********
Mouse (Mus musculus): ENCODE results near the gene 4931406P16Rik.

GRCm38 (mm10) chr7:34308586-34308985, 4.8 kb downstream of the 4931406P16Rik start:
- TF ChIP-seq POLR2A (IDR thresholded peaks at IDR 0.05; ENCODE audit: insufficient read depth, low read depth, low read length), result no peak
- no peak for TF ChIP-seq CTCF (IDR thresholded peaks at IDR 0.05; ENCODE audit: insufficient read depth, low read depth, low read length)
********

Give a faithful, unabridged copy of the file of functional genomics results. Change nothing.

Mouse (Mus musculus): ENCODE results near the gene 4931406P16Rik.

GRCm38 (mm10) chr7:34308586-34308985, 4.8 kb downstream of the 4931406P16Rik start:
- TF ChIP-seq POLR2A (IDR thresholded peaks at IDR 0.05; ENCODE audit: insufficient read depth, low read depth, low read length), result no peak
- no peak for TF ChIP-seq CTCF (IDR thresholded peaks at IDR 0.05; ENCODE audit: insufficient read depth, low read depth, low read length)